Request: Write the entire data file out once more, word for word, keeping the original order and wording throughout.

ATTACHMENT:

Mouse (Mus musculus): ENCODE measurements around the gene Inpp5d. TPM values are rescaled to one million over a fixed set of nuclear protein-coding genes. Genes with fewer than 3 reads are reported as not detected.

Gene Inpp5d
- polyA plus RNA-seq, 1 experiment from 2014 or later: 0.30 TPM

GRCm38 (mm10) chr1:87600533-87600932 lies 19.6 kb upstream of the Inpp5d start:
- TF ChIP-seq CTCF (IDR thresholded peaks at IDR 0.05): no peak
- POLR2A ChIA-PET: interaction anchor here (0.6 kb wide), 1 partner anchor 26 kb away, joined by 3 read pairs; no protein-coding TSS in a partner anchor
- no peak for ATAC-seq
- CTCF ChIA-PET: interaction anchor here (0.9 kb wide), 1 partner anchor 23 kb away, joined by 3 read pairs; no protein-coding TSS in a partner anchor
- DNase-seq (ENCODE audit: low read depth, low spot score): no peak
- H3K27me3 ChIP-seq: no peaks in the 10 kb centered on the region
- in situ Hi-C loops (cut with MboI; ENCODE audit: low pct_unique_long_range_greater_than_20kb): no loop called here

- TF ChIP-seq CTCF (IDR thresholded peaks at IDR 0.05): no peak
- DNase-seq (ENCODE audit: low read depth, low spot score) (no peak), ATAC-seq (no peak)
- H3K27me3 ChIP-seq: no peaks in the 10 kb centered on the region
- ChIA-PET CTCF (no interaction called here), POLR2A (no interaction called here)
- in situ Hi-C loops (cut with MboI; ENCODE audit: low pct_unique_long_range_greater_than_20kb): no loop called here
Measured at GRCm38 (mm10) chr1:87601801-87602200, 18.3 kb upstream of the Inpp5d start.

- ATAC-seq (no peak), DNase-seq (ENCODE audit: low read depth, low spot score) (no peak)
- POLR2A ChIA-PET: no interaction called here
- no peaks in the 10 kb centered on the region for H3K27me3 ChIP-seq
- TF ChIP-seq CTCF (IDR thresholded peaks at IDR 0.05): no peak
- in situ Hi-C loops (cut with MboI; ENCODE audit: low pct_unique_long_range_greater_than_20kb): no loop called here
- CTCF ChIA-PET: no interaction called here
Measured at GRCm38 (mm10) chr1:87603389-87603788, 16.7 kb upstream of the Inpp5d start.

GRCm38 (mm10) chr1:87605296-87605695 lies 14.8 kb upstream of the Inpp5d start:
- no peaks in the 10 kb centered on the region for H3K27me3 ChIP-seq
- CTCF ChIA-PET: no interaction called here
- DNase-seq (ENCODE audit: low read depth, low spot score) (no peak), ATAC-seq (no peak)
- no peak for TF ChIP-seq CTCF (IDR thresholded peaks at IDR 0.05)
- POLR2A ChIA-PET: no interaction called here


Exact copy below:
Mouse (Mus musculus): ENCODE measurements around the gene Inpp5d. TPM values are rescaled to one million over a fixed set of nuclear protein-coding genes. Genes with fewer than 3 reads are reported as not detected.

Gene Inpp5d
- polyA plus RNA-seq, 1 experiment from 2014 or later: 0.30 TPM

GRCm38 (mm10) chr1:87600533-87600932 lies 19.6 kb upstream of the Inpp5d start:
- TF ChIP-seq CTCF (IDR thresholded peaks at IDR 0.05): no peak
- POLR2A ChIA-PET: interaction anchor here (0.6 kb wide), 1 partner anchor 26 kb away, joined by 3 read pairs; no protein-coding TSS in a partner anchor
- no peak for ATAC-seq
- CTCF ChIA-PET: interaction anchor here (0.9 kb wide), 1 partner anchor 23 kb away, joined by 3 read pairs; no protein-coding TSS in a partner anchor
- DNase-seq (ENCODE audit: low read depth, low spot score): no peak
- H3K27me3 ChIP-seq: no peaks in the 10 kb centered on the region
- in situ Hi-C loops (cut with MboI; ENCODE audit: low pct_unique_long_range_greater_than_20kb): no loop called here

- TF ChIP-seq CTCF (IDR thresholded peaks at IDR 0.05): no peak
- DNase-seq (ENCODE audit: low read depth, low spot score) (no peak), ATAC-seq (no peak)
- H3K27me3 ChIP-seq: no peaks in the 10 kb centered on the region
- ChIA-PET CTCF (no interaction called here), POLR2A (no interaction called here)
- in situ Hi-C loops (cut with MboI; ENCODE audit: low pct_unique_long_range_greater_than_20kb): no loop called here
Measured at GRCm38 (mm10) chr1:87601801-87602200, 18.3 kb upstream of the Inpp5d start.

- ATAC-seq (no peak), DNase-seq (ENCODE audit: low read depth, low spot score) (no peak)
- POLR2A ChIA-PET: no interaction called here
- no peaks in the 10 kb centered on the region for H3K27me3 ChIP-seq
- TF ChIP-seq CTCF (IDR thresholded peaks at IDR 0.05): no peak
- in situ Hi-C loops (cut with MboI; ENCODE audit: low pct_unique_long_range_greater_than_20kb): no loop called here
- CTCF ChIA-PET: no interaction called here
Measured at GRCm38 (mm10) chr1:87603389-87603788, 16.7 kb upstream of the Inpp5d start.

GRCm38 (mm10) chr1:87605296-87605695 lies 14.8 kb upstream of the Inpp5d start:
- no peaks in the 10 kb centered on the region for H3K27me3 ChIP-seq
- CTCF ChIA-PET: no interaction called here
- DNase-seq (ENCODE audit: low read depth, low spot score) (no peak), ATAC-seq (no peak)
- no peak for TF ChIP-seq CTCF (IDR thresholded peaks at IDR 0.05)
- POLR2A ChIA-PET: no interaction called here